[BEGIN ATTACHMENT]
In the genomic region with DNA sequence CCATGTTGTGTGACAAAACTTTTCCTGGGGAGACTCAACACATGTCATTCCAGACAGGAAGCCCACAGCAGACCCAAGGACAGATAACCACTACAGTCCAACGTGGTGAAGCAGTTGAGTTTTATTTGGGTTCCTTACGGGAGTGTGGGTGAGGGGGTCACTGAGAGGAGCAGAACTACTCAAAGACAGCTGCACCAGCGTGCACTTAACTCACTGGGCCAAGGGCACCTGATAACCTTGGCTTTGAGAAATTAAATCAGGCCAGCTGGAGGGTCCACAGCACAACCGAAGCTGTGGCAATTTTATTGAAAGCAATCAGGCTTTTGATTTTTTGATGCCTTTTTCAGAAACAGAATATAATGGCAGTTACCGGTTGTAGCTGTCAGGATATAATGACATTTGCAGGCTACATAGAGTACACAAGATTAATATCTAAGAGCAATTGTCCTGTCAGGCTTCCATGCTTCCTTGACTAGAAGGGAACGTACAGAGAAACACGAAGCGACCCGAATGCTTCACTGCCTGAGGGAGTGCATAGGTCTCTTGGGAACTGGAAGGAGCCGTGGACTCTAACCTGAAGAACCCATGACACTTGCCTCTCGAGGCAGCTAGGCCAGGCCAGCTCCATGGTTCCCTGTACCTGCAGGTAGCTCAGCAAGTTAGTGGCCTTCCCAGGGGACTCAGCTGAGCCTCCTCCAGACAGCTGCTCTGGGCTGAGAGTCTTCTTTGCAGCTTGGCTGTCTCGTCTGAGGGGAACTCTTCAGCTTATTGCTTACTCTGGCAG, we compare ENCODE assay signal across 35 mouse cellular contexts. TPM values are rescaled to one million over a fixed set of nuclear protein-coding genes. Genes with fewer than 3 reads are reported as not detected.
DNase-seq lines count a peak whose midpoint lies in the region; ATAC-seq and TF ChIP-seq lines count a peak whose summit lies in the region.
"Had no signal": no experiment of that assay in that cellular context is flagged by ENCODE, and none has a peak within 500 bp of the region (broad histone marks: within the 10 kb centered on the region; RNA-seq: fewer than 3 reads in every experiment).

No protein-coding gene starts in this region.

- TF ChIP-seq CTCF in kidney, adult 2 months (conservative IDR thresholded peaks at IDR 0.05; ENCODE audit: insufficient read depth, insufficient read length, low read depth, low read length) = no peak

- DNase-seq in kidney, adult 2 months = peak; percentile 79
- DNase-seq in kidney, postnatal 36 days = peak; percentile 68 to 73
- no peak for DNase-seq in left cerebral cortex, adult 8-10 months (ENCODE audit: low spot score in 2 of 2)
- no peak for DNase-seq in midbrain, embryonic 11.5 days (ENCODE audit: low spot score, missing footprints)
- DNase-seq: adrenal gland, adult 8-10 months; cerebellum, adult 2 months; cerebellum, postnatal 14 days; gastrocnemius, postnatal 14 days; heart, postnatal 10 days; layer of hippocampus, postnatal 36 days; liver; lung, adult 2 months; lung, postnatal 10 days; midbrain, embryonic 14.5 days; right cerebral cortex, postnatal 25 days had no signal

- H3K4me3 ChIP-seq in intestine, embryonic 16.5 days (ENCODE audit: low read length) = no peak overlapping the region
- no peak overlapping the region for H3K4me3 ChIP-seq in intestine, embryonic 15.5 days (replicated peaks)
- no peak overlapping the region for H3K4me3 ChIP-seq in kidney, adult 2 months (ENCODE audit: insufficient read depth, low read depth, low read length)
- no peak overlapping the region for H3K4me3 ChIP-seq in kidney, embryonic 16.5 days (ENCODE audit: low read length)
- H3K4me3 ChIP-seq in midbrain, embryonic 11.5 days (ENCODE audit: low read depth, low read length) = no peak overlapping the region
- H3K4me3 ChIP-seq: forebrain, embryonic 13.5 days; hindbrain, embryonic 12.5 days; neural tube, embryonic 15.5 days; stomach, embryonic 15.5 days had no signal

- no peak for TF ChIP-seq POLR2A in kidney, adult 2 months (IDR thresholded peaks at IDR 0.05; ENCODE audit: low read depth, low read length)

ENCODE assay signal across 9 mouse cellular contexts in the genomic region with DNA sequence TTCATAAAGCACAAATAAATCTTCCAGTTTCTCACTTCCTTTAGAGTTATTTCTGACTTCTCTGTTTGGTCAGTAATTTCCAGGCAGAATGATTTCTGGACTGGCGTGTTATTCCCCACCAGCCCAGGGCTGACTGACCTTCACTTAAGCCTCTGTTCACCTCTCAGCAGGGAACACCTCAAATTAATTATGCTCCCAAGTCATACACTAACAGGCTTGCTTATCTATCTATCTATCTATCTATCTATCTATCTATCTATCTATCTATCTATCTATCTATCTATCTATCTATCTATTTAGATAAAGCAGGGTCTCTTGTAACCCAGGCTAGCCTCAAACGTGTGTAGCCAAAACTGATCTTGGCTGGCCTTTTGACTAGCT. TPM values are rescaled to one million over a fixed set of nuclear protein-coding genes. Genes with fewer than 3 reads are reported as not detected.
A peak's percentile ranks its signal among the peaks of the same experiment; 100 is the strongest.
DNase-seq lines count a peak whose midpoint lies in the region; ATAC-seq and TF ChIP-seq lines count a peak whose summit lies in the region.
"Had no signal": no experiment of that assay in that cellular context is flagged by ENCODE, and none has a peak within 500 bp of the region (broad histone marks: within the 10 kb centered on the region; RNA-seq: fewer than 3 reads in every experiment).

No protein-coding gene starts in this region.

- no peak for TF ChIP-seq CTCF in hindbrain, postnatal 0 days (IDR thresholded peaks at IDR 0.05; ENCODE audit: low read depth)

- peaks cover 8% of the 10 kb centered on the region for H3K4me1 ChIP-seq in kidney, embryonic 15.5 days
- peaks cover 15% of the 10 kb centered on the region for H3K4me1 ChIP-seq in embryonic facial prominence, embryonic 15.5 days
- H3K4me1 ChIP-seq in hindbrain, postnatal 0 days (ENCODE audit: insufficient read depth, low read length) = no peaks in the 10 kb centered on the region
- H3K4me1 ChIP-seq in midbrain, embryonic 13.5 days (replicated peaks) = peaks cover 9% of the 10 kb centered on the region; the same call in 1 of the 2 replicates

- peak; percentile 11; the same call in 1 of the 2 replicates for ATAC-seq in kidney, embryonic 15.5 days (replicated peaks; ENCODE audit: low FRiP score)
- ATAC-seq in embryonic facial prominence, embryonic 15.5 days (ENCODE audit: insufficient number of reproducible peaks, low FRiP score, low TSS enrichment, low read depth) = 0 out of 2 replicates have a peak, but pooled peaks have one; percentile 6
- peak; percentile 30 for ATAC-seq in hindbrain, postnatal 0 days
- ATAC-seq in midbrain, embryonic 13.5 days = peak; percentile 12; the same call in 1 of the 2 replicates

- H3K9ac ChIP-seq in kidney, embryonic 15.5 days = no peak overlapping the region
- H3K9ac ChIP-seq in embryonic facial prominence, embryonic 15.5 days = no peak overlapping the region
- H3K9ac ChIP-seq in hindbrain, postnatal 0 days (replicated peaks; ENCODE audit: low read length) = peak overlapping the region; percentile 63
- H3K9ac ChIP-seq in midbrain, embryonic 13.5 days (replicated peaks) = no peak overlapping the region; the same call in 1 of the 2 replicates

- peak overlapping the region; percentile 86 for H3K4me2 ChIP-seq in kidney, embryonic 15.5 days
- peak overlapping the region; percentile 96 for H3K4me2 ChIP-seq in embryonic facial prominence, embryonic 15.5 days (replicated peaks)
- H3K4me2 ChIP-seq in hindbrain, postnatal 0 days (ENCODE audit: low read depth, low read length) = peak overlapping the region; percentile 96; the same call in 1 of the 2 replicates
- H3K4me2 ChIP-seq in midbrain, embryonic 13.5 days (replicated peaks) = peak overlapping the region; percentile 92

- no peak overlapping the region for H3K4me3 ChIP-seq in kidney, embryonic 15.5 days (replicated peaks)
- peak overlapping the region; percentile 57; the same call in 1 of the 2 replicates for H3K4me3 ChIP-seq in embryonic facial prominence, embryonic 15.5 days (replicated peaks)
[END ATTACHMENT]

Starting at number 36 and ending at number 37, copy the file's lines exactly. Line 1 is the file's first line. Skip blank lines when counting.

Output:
- peak overlapping the region; percentile 86 for H3K4me2 ChIP-seq in kidney, embryonic 15.5 days
- peak overlapping the region; percentile 96 for H3K4me2 ChIP-seq in embryonic facial prominence, embryonic 15.5 days (replicated peaks)